1924 Navy Behind
There were a number of visionary men in the US Navy that made predictions about the future of warfare. One of my favorites was Chester Nimitz wh was an early proponent of submarine warfare. Much of what he predicted as an ensign came to fruition during the Second World War when the nation’s Pacific Fleet battleships were put out of commission on December 7th. The small but flexible fleet submarines were among the first combat vessels to respond to the Japanese attack and distinguished themselves all during the war. Interestingly enough, Nimitz also predicted the rise of atomic power in the next generation of submarines that are still growing today.
But another man from American naval history was also instrumental in pointing out the lack of vision many from his time had about preparedness and the future role of submersibles. That was Rear Admiral William F. Fullam.
Fullam had an interesting career that played a key role in preparing the American Navy for its key roles in all of the major conflicts it would face in the twentieth century.
From his official biography:
“Born in Pittsford, New York, William Freeland Fullam was admitted into the United States Naval Academy, 24 September 1873; graduating No. 1, June 1877- Class of 1877. His commands through his long and distinguished naval career ranged from the sailing ship USS Chesapeake in 1904 to the battleship USS Mississippi in 1909. On 15 April 1888, Lieutenant (j.g.) William Fullam married Ms. Mariana Winder Robinson; they had two daughters.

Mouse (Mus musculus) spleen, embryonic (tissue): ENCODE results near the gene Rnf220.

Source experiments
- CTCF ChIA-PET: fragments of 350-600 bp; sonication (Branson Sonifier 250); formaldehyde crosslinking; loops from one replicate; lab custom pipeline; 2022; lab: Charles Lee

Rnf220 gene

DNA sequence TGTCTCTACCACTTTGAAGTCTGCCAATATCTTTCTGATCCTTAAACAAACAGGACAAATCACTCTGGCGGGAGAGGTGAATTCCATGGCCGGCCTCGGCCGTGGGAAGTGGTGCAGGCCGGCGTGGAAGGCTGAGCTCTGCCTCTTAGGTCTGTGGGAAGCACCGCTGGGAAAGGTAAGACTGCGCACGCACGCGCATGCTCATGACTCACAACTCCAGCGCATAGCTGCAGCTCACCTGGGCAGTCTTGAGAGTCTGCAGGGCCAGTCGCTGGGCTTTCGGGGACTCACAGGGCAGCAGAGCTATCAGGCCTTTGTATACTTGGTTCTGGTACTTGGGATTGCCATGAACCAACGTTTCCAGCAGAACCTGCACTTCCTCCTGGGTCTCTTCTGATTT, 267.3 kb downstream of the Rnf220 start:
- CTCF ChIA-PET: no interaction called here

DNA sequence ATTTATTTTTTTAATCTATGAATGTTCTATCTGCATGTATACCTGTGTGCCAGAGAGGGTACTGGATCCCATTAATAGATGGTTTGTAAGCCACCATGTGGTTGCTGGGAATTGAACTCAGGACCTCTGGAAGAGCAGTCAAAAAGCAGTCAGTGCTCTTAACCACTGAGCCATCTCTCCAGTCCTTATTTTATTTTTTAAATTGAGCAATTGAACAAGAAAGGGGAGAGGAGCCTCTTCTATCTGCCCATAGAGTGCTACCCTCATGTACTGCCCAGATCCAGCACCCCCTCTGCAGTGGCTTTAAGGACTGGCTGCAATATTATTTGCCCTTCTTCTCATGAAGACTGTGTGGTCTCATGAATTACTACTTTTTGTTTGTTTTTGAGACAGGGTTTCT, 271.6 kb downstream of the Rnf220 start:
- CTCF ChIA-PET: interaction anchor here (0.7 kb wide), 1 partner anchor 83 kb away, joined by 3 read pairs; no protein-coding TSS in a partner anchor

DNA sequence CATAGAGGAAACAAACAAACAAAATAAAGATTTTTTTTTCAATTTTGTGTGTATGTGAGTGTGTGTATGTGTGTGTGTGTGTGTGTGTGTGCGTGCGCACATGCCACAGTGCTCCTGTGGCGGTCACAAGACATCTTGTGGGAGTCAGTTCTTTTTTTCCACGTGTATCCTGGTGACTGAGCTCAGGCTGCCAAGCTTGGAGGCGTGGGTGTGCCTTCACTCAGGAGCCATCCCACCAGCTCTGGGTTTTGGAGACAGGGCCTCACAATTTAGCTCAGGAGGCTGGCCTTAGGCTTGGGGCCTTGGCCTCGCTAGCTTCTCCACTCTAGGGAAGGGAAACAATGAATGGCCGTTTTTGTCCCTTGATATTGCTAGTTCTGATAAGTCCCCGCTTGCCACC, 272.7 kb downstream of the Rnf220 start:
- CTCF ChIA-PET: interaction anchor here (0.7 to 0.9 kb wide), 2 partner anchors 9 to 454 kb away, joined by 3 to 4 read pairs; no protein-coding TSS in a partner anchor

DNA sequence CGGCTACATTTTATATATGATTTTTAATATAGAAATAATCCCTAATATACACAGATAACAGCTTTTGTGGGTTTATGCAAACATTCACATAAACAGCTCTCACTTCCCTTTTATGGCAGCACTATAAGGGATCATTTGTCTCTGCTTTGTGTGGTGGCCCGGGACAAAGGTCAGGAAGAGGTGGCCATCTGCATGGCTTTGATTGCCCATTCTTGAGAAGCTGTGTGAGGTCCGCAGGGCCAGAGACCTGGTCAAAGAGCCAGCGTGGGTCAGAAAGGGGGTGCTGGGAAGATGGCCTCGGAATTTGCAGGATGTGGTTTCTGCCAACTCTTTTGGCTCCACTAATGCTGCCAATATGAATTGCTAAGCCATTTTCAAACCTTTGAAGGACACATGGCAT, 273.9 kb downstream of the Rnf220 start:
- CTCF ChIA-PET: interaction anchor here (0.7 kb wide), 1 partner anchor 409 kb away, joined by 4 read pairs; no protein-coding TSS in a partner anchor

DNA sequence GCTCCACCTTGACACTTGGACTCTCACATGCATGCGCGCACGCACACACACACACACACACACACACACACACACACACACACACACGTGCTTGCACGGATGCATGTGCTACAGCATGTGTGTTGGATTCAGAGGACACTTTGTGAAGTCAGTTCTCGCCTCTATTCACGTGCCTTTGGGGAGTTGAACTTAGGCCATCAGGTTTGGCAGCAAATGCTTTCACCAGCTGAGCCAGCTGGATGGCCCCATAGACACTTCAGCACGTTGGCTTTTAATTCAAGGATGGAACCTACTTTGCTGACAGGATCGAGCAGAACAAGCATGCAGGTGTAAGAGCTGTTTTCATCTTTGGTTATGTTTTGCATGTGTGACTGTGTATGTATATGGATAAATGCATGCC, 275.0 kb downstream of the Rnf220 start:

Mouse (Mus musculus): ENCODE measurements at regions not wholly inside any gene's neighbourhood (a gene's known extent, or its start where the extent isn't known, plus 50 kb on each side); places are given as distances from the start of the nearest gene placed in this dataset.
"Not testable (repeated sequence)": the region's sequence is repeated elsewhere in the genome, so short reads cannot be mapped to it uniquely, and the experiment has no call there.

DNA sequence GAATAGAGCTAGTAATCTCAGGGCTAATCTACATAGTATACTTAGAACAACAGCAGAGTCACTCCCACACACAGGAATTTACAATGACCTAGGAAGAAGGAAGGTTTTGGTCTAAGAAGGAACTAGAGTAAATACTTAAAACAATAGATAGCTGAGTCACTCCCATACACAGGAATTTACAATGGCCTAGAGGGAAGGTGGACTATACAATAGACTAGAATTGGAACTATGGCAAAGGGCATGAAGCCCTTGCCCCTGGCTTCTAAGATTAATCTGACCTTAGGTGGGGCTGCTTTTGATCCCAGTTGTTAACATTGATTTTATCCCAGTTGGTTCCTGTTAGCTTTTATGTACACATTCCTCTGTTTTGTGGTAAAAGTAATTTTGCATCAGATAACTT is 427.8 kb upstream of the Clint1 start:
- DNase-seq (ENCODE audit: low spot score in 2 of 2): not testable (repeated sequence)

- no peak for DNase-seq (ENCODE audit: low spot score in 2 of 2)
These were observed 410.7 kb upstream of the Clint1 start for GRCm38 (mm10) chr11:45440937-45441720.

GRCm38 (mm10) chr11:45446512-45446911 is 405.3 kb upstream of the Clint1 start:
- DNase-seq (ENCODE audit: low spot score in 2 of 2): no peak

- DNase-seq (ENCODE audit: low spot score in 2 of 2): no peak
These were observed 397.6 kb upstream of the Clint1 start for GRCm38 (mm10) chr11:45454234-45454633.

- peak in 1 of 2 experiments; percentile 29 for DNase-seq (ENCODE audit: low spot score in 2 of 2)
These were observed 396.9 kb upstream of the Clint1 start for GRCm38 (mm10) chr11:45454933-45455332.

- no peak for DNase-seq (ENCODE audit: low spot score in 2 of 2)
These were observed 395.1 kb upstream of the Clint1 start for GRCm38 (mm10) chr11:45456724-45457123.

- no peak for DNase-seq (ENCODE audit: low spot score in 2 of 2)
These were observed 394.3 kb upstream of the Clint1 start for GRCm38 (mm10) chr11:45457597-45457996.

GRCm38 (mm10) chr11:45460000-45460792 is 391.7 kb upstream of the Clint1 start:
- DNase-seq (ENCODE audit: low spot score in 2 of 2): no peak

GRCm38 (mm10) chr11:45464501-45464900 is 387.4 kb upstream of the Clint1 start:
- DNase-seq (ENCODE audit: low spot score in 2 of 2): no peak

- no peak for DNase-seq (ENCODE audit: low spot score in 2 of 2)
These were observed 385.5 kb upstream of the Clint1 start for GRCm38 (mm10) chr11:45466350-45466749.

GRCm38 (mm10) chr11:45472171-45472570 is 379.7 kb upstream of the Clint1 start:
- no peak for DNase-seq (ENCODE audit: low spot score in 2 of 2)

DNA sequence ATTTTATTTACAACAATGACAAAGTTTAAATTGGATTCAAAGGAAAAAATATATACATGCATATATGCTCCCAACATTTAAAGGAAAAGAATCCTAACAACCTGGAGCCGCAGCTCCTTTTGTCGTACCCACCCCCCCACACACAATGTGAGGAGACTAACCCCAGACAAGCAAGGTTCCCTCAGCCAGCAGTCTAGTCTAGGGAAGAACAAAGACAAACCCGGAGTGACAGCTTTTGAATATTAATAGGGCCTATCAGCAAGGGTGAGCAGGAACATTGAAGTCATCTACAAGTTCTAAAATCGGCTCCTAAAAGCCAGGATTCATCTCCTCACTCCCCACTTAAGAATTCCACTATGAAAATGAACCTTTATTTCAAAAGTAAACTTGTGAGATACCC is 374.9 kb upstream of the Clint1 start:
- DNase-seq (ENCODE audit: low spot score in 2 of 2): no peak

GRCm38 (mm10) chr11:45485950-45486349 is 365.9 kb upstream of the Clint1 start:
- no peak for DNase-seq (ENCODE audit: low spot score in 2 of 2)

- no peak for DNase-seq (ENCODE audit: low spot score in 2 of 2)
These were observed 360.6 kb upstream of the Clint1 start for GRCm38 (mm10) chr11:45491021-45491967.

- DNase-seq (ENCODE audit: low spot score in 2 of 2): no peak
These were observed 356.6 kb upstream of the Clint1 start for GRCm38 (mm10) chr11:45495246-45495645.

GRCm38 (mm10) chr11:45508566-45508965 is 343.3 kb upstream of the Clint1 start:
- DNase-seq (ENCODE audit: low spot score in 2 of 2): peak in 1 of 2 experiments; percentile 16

“During the Spanish–American War, Navy Lieutenant Fullam served aboard USS New Orleans (CL-22) during the Santiago Campaign- the blockading and bombardment of Santiago and San Juan; earning the Spanish Campaign Medal. Chief among his assignments ashore was as acting aide to Secretary of the Navy Josephus Daniels, February 1913 – late January 1914, followed by duties as Superintendent of the United States Naval Academy, which he commanded from 7 February 1914 until spring of 1915. Following this successful assignment at the USNA, Rear Admiral Fullam was ordered to report for sea duty at the San Francisco naval district to become Commander-in-Chief, U.S. Pacific Fleet Reserve Force; effective 5 June 1915. He hoisted his flag aboard USS South Dakota (ACR-9), and later aboard USS Milwaukee (C-21). As Commander-in-“Chief he was highly critical of the little interest the West coast citizens held in preparing for involvement of the European war. He stated: “It was time they awoke to the necessity for adequate preparedness…In the event of war the United States Navy would need at once 175,000 trained men.”